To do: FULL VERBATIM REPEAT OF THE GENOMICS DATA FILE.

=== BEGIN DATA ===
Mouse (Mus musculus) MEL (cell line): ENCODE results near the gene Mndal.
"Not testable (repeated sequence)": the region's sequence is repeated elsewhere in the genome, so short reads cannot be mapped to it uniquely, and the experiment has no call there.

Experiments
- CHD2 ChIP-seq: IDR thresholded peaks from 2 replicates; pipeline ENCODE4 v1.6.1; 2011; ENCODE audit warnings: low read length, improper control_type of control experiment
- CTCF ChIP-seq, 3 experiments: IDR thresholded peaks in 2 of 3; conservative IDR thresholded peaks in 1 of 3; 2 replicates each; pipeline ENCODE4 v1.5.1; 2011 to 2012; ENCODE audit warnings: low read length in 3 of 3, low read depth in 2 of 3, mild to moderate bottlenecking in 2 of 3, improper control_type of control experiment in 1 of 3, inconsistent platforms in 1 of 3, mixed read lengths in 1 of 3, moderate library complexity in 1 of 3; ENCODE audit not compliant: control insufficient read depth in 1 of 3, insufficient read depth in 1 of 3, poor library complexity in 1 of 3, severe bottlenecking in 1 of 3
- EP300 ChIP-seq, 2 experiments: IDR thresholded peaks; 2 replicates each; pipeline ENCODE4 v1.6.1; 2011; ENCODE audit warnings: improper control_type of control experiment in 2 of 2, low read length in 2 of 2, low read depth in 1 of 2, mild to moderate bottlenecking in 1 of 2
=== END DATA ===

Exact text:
Mouse (Mus musculus) MEL (cell line): ENCODE results near the gene Mndal.
"Not testable (repeated sequence)": the region's sequence is repeated elsewhere in the genome, so short reads cannot be mapped to it uniquely, and the experiment has no call there.

Experiments
- CHD2 ChIP-seq: IDR thresholded peaks from 2 replicates; pipeline ENCODE4 v1.6.1; 2011; ENCODE audit warnings: low read length, improper control_type of control experiment
- CTCF ChIP-seq, 3 experiments: IDR thresholded peaks in 2 of 3; conservative IDR thresholded peaks in 1 of 3; 2 replicates each; pipeline ENCODE4 v1.5.1; 2011 to 2012; ENCODE audit warnings: low read length in 3 of 3, low read depth in 2 of 3, mild to moderate bottlenecking in 2 of 3, improper control_type of control experiment in 1 of 3, inconsistent platforms in 1 of 3, mixed read lengths in 1 of 3, moderate library complexity in 1 of 3; ENCODE audit not compliant: control insufficient read depth in 1 of 3, insufficient read depth in 1 of 3, poor library complexity in 1 of 3, severe bottlenecking in 1 of 3
- EP300 ChIP-seq, 2 experiments: IDR thresholded peaks; 2 replicates each; pipeline ENCODE4 v1.6.1; 2011; ENCODE audit warnings: improper control_type of control experiment in 2 of 2, low read length in 2 of 2, low read depth in 1 of 2, mild to moderate bottlenecking in 1 of 2